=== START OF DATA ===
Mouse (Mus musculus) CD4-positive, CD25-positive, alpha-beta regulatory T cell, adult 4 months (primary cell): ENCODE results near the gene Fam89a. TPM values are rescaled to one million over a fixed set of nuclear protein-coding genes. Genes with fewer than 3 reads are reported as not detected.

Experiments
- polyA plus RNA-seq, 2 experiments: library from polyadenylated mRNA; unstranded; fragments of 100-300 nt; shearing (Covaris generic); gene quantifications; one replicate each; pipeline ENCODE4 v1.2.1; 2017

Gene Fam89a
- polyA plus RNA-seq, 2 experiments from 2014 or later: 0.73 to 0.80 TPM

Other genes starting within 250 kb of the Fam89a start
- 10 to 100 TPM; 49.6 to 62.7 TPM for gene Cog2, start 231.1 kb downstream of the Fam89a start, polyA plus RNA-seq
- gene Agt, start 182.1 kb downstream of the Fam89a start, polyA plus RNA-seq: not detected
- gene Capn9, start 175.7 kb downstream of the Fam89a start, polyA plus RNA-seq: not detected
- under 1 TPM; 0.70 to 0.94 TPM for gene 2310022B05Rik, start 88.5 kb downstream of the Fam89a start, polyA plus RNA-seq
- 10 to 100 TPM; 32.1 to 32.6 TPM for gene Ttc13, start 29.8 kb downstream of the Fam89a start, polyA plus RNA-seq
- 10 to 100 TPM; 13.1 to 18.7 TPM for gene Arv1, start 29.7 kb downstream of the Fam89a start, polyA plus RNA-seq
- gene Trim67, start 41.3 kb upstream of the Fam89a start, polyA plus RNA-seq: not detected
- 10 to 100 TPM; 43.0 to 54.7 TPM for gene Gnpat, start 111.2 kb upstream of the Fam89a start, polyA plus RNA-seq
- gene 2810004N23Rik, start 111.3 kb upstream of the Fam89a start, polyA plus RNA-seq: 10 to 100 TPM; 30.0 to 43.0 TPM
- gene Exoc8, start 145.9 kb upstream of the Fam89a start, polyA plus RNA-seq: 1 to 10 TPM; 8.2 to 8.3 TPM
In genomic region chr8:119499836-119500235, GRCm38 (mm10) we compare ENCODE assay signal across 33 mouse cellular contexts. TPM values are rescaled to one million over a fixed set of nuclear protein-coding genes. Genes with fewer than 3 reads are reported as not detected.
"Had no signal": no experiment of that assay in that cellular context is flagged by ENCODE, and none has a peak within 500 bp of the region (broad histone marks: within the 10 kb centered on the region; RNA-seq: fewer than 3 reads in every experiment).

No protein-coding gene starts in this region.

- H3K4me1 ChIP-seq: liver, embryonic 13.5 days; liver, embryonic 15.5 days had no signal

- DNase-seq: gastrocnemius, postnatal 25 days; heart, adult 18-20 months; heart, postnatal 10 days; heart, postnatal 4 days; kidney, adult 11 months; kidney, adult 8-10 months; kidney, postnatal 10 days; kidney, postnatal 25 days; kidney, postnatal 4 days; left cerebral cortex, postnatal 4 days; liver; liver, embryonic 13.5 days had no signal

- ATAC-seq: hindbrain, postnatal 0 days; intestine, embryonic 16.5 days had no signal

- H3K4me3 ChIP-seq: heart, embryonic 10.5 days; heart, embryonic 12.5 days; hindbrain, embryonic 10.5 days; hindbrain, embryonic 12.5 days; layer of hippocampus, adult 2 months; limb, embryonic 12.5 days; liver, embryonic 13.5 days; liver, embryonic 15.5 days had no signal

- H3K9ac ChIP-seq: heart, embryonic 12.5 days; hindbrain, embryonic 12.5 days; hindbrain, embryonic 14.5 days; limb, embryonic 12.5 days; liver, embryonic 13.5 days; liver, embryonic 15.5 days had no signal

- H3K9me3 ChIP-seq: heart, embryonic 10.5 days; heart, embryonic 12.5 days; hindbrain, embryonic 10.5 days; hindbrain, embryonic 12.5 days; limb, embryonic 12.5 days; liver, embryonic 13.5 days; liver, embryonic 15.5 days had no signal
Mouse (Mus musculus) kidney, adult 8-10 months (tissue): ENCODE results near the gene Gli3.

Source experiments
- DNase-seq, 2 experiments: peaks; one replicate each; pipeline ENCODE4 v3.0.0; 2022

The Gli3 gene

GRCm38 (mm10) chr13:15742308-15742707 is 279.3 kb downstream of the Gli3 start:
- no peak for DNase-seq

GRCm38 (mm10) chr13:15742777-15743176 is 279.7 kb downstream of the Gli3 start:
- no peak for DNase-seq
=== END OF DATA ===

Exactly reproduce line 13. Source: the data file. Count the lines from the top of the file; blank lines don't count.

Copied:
- gene Trim67, start 41.3 kb upstream of the Fam89a start, polyA plus RNA-seq: not detected